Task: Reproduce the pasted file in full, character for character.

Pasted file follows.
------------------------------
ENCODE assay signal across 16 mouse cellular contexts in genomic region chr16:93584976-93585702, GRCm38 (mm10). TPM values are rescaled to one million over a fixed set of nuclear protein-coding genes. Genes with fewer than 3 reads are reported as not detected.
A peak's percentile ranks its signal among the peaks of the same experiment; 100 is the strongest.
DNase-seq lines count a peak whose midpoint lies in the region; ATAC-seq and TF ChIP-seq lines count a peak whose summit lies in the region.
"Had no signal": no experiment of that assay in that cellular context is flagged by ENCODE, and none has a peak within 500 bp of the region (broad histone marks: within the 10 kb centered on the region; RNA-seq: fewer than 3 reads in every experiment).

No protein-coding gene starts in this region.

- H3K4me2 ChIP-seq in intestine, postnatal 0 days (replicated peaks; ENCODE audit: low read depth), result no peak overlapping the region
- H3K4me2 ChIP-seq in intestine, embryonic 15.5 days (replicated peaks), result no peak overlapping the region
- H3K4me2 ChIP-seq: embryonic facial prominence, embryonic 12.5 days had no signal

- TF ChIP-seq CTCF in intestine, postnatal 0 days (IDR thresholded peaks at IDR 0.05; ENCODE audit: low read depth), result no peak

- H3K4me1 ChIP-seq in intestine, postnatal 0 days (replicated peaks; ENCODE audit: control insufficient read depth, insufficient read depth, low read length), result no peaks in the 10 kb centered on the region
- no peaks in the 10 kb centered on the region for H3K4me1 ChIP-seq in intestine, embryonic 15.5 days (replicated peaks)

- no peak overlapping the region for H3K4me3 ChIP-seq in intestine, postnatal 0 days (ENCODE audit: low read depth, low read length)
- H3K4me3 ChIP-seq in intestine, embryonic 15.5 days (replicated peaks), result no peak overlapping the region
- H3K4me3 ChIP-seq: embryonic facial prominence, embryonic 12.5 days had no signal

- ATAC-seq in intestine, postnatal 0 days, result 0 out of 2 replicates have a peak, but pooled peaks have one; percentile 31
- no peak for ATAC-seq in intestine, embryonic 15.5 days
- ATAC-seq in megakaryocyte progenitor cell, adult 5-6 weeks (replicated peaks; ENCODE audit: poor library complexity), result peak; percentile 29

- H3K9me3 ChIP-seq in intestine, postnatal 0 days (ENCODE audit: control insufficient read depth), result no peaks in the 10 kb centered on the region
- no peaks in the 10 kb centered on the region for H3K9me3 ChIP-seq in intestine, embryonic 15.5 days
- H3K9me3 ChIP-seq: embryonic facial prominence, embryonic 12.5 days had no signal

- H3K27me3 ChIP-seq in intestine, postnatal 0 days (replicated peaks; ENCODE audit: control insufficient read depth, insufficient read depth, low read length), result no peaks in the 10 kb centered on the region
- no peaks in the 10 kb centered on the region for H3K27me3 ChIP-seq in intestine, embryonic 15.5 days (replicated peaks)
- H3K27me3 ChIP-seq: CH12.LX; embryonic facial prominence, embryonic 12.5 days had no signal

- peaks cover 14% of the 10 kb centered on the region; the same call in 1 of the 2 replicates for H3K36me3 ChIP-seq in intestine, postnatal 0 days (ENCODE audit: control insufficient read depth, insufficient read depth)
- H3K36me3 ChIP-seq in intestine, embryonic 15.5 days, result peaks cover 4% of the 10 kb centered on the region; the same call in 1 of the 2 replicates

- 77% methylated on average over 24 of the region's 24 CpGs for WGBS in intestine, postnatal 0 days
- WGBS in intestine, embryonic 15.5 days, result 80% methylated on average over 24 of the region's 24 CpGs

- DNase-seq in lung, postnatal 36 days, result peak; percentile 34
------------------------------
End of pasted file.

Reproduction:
ENCODE assay signal across 16 mouse cellular contexts in genomic region chr16:93584976-93585702, GRCm38 (mm10). TPM values are rescaled to one million over a fixed set of nuclear protein-coding genes. Genes with fewer than 3 reads are reported as not detected.
A peak's percentile ranks its signal among the peaks of the same experiment; 100 is the strongest.
DNase-seq lines count a peak whose midpoint lies in the region; ATAC-seq and TF ChIP-seq lines count a peak whose summit lies in the region.
"Had no signal": no experiment of that assay in that cellular context is flagged by ENCODE, and none has a peak within 500 bp of the region (broad histone marks: within the 10 kb centered on the region; RNA-seq: fewer than 3 reads in every experiment).

No protein-coding gene starts in this region.

- H3K4me2 ChIP-seq in intestine, postnatal 0 days (replicated peaks; ENCODE audit: low read depth), result no peak overlapping the region
- H3K4me2 ChIP-seq in intestine, embryonic 15.5 days (replicated peaks), result no peak overlapping the region
- H3K4me2 ChIP-seq: embryonic facial prominence, embryonic 12.5 days had no signal

- TF ChIP-seq CTCF in intestine, postnatal 0 days (IDR thresholded peaks at IDR 0.05; ENCODE audit: low read depth), result no peak

- H3K4me1 ChIP-seq in intestine, postnatal 0 days (replicated peaks; ENCODE audit: control insufficient read depth, insufficient read depth, low read length), result no peaks in the 10 kb centered on the region
- no peaks in the 10 kb centered on the region for H3K4me1 ChIP-seq in intestine, embryonic 15.5 days (replicated peaks)

- no peak overlapping the region for H3K4me3 ChIP-seq in intestine, postnatal 0 days (ENCODE audit: low read depth, low read length)
- H3K4me3 ChIP-seq in intestine, embryonic 15.5 days (replicated peaks), result no peak overlapping the region
- H3K4me3 ChIP-seq: embryonic facial prominence, embryonic 12.5 days had no signal

- ATAC-seq in intestine, postnatal 0 days, result 0 out of 2 replicates have a peak, but pooled peaks have one; percentile 31
- no peak for ATAC-seq in intestine, embryonic 15.5 days
- ATAC-seq in megakaryocyte progenitor cell, adult 5-6 weeks (replicated peaks; ENCODE audit: poor library complexity), result peak; percentile 29

- H3K9me3 ChIP-seq in intestine, postnatal 0 days (ENCODE audit: control insufficient read depth), result no peaks in the 10 kb centered on the region
- no peaks in the 10 kb centered on the region for H3K9me3 ChIP-seq in intestine, embryonic 15.5 days
- H3K9me3 ChIP-seq: embryonic facial prominence, embryonic 12.5 days had no signal

- H3K27me3 ChIP-seq in intestine, postnatal 0 days (replicated peaks; ENCODE audit: control insufficient read depth, insufficient read depth, low read length), result no peaks in the 10 kb centered on the region
- no peaks in the 10 kb centered on the region for H3K27me3 ChIP-seq in intestine, embryonic 15.5 days (replicated peaks)
- H3K27me3 ChIP-seq: CH12.LX; embryonic facial prominence, embryonic 12.5 days had no signal

- peaks cover 14% of the 10 kb centered on the region; the same call in 1 of the 2 replicates for H3K36me3 ChIP-seq in intestine, postnatal 0 days (ENCODE audit: control insufficient read depth, insufficient read depth)
- H3K36me3 ChIP-seq in intestine, embryonic 15.5 days, result peaks cover 4% of the 10 kb centered on the region; the same call in 1 of the 2 replicates

- 77% methylated on average over 24 of the region's 24 CpGs for WGBS in intestine, postnatal 0 days
- WGBS in intestine, embryonic 15.5 days, result 80% methylated on average over 24 of the region's 24 CpGs

- DNase-seq in lung, postnatal 36 days, result peak; percentile 34